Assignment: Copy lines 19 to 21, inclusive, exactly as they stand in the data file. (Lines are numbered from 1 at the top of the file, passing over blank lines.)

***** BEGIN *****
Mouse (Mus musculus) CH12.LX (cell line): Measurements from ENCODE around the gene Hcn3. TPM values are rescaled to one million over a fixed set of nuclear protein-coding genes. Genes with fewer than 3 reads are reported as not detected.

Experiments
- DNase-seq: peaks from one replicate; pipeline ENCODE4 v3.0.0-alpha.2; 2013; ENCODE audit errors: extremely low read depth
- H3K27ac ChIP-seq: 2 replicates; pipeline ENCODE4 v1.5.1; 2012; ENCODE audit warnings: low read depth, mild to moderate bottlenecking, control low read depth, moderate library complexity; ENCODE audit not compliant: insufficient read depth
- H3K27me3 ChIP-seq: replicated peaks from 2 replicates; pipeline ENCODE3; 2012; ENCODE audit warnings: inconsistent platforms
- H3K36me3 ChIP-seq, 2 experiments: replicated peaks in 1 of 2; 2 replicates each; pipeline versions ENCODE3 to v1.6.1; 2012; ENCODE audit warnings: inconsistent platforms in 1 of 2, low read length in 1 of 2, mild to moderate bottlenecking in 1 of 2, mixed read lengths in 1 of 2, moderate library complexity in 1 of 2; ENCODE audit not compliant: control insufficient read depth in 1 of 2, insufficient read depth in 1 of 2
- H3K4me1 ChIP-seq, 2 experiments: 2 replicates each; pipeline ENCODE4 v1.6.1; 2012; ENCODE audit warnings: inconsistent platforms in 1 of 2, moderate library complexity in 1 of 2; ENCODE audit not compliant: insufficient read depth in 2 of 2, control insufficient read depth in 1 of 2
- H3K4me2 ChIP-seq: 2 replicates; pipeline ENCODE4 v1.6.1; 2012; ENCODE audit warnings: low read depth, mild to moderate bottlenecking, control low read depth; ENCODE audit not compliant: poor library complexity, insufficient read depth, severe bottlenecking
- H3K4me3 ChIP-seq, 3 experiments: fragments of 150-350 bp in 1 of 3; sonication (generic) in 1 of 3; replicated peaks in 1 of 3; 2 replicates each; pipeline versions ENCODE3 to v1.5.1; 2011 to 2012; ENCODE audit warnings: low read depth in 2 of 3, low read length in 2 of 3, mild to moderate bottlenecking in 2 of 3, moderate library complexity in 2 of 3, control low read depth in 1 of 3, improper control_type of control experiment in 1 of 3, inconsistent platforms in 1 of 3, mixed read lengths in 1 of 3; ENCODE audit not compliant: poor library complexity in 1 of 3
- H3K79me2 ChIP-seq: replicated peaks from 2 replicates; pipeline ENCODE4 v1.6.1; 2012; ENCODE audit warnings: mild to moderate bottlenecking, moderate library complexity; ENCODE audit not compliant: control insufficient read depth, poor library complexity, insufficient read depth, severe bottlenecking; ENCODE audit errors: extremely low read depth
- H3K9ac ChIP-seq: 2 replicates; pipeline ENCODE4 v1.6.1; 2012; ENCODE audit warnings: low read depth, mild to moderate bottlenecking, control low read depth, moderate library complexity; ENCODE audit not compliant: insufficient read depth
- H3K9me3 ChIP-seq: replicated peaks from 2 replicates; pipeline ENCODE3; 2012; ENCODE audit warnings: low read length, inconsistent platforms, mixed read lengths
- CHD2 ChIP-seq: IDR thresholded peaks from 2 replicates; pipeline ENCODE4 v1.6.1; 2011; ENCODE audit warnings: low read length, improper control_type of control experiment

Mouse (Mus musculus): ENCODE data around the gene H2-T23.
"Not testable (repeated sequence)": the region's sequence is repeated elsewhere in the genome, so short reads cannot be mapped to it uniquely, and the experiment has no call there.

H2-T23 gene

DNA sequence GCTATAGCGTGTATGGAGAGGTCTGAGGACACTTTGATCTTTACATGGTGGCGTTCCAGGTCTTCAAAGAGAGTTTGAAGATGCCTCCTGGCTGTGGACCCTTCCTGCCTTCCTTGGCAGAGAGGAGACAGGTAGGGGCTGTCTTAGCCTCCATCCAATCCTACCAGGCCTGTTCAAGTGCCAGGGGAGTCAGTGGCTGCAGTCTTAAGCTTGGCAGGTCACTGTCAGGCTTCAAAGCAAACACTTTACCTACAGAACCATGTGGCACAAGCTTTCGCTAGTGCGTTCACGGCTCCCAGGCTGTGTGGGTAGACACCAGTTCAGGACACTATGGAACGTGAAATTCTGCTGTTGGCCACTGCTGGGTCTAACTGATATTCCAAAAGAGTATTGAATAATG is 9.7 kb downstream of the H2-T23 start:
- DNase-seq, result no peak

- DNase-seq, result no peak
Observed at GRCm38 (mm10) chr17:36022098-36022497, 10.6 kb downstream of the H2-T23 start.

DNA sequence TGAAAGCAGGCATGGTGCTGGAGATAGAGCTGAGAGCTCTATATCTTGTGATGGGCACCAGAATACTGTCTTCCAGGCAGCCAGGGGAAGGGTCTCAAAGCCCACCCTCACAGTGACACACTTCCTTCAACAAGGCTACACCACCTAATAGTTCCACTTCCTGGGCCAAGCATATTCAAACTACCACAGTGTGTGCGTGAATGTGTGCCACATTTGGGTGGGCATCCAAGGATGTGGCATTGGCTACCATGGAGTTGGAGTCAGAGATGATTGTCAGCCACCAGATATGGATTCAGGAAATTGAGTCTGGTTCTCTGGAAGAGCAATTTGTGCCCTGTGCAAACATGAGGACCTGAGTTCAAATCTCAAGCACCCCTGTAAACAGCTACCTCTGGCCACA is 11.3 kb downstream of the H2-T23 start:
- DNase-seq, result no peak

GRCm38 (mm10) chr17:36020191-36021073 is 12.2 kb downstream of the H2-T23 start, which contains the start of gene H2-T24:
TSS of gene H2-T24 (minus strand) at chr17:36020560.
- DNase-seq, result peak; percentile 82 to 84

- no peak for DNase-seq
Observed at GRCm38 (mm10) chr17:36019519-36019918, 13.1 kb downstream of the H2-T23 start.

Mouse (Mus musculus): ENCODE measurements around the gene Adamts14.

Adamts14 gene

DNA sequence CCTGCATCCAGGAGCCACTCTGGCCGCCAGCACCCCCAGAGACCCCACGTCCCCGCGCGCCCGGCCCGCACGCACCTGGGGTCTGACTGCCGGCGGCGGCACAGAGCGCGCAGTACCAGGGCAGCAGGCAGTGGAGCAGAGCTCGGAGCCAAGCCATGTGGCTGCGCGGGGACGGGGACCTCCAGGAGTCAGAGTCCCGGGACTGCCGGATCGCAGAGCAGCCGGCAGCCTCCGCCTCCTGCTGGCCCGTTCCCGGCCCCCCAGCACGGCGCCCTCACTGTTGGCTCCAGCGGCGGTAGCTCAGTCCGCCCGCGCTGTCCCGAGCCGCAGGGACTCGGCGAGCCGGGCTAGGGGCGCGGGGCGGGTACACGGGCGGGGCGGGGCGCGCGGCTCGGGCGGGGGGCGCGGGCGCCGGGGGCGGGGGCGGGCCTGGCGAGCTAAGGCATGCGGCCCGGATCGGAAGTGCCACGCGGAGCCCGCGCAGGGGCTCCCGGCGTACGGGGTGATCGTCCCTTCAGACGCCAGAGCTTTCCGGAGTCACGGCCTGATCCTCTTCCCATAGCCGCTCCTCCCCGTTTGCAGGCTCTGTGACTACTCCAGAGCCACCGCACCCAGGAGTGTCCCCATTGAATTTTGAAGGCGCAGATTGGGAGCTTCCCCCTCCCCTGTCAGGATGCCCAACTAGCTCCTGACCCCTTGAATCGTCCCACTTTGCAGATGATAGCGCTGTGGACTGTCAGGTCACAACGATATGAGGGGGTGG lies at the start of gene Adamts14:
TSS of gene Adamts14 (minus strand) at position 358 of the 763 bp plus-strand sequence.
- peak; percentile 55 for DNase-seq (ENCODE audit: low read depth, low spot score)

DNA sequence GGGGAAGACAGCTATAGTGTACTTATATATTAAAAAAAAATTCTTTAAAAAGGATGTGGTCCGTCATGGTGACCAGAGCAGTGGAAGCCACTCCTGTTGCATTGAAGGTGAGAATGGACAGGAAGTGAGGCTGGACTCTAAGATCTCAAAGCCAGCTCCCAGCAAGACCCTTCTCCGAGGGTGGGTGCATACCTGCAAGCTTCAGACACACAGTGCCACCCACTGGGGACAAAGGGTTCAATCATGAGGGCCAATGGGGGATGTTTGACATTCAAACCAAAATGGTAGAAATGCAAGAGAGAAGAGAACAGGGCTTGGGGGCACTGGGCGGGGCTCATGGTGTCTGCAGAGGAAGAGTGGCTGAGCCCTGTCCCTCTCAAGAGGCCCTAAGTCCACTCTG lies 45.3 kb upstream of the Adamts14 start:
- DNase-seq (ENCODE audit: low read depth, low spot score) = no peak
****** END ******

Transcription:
- DNase-seq, result no peak
Observed at GRCm38 (mm10) chr17:36022098-36022497, 10.6 kb downstream of the H2-T23 start.

DNA sequence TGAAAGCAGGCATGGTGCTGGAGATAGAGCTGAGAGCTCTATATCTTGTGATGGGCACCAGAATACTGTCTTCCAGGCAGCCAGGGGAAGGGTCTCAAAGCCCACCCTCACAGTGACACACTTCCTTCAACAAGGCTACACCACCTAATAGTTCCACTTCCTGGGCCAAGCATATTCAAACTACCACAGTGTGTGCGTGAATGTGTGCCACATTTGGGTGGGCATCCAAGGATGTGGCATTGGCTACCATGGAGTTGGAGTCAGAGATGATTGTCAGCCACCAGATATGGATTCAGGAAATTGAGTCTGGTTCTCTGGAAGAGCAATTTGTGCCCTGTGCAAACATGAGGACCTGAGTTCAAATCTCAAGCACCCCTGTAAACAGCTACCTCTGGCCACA is 11.3 kb downstream of the H2-T23 start: